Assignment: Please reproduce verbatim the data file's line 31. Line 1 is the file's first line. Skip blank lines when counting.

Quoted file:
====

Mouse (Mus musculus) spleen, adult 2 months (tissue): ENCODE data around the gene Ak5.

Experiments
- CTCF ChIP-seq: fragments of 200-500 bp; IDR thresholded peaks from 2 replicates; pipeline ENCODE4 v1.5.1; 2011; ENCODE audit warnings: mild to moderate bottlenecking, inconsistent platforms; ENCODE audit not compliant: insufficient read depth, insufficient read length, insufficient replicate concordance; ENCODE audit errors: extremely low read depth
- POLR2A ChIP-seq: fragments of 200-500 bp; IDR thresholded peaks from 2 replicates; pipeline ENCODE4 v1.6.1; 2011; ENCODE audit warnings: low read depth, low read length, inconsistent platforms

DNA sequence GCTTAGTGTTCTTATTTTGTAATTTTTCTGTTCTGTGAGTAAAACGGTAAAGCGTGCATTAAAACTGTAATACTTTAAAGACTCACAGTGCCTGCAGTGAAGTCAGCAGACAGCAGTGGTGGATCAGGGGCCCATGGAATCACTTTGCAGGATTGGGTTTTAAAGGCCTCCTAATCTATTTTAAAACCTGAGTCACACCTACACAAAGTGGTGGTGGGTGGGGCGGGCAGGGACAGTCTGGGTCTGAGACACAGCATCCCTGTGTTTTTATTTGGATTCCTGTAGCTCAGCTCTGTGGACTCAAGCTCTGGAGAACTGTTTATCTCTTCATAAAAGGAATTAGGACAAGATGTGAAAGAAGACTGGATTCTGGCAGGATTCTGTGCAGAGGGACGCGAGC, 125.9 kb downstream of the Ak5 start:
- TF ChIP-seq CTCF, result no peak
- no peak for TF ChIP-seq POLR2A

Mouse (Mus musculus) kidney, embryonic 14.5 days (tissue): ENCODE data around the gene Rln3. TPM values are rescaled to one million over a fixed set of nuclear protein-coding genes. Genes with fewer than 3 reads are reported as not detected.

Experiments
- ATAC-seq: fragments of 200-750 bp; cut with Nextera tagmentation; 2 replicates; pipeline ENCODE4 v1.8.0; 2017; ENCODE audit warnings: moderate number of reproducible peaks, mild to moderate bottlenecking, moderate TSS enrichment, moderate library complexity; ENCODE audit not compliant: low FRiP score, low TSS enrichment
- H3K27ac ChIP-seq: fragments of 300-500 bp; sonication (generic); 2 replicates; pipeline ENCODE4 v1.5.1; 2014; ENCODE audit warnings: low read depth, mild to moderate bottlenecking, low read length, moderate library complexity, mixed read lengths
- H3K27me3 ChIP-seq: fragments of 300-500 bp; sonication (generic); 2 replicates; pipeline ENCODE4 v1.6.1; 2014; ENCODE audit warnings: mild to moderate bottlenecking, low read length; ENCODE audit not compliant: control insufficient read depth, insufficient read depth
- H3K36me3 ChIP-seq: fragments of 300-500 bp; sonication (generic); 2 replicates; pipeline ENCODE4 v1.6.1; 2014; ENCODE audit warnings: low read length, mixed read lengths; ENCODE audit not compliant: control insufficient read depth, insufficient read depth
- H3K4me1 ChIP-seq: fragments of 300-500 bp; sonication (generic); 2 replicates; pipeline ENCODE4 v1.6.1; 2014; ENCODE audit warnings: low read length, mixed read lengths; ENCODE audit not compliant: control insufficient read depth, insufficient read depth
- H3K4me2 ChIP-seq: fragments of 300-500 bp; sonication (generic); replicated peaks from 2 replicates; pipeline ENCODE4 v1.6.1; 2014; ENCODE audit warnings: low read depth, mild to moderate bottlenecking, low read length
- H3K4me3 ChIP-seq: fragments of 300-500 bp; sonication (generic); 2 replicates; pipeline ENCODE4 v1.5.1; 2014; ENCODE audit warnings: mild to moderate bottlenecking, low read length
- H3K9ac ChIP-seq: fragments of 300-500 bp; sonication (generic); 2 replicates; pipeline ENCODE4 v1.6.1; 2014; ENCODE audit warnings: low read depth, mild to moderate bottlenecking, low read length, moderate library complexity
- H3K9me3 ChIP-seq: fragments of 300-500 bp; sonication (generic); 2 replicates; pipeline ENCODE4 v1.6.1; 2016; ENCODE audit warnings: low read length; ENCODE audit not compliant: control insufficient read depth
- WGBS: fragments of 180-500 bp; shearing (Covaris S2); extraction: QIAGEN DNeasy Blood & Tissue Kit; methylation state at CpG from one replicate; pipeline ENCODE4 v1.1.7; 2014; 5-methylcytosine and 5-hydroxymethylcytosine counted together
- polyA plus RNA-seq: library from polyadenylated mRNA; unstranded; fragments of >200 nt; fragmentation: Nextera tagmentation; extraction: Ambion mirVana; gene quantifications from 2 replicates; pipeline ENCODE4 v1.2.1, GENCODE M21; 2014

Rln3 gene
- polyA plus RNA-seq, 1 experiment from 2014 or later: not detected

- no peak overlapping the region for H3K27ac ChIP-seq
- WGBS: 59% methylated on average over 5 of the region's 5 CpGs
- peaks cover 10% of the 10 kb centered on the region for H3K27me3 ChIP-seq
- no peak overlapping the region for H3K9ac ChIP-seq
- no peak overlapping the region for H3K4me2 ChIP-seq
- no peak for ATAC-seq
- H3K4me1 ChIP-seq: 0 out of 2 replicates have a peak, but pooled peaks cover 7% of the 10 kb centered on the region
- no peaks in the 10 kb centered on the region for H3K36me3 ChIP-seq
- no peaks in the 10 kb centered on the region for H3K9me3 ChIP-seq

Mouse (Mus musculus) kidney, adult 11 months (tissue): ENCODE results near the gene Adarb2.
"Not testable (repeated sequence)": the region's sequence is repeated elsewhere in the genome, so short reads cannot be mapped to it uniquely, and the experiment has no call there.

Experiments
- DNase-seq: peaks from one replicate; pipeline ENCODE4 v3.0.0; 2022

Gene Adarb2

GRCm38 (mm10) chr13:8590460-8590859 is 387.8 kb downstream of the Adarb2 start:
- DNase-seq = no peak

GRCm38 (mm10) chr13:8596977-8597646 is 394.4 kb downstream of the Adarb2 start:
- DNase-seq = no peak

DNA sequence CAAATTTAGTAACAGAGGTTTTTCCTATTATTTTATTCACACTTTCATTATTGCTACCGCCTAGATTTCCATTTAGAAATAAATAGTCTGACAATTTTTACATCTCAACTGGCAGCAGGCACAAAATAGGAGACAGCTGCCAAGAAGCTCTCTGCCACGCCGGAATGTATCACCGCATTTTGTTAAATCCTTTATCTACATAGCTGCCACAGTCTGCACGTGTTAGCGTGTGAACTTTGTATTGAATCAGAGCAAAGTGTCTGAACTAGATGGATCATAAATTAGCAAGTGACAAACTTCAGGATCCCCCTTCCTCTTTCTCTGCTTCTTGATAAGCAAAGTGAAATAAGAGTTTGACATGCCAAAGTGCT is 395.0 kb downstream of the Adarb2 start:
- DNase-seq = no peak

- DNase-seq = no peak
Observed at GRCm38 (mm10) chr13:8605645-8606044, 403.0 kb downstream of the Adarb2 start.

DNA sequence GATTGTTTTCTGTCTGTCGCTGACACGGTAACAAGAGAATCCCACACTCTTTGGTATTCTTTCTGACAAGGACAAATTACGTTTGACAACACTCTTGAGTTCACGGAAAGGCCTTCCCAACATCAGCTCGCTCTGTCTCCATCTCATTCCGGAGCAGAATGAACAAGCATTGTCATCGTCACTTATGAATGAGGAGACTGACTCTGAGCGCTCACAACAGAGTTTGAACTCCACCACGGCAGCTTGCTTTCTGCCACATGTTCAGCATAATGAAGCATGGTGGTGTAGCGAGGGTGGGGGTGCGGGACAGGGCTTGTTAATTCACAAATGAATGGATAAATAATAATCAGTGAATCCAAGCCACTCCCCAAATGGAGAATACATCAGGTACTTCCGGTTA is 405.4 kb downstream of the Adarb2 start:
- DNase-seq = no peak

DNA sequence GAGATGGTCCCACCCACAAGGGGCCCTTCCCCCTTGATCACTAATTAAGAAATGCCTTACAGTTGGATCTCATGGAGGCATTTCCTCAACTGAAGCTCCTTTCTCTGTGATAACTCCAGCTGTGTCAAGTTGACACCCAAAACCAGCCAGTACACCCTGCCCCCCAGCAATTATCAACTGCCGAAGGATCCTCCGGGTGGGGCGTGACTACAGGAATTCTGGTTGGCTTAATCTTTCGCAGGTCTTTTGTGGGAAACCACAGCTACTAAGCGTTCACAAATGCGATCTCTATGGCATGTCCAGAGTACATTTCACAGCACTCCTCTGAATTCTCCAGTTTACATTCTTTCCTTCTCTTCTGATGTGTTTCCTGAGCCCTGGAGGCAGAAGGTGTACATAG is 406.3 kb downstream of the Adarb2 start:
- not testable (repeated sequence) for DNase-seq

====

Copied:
- no peaks in the 10 kb centered on the region for H3K9me3 ChIP-seq